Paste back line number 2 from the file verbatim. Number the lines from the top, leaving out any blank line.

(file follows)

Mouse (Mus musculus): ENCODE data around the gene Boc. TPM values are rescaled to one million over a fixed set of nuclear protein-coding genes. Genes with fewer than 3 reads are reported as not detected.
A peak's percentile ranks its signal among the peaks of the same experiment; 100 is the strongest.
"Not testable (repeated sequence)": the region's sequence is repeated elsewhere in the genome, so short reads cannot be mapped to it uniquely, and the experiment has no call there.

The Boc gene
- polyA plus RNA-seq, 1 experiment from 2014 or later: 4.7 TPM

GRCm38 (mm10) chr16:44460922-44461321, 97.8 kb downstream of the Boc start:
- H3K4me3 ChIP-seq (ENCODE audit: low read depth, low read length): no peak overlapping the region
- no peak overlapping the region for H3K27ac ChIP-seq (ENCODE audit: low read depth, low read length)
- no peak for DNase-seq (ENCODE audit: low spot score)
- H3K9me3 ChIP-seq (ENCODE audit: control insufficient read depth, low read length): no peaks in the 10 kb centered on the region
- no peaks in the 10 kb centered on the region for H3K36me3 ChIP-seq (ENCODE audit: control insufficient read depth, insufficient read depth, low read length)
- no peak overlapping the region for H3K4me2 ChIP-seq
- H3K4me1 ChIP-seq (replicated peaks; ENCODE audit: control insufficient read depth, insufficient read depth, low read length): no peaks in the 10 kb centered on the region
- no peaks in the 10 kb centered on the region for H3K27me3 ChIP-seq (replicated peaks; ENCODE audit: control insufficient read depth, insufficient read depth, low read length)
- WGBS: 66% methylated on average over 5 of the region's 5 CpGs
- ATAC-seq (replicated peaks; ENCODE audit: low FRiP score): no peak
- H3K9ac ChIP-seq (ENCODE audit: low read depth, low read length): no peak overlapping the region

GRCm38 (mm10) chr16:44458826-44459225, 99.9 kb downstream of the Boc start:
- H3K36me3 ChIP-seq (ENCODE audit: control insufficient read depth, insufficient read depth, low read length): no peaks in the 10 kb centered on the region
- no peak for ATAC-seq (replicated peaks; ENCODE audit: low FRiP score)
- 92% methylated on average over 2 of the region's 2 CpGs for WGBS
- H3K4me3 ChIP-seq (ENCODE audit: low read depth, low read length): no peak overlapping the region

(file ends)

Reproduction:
A peak's percentile ranks its signal among the peaks of the same experiment; 100 is the strongest.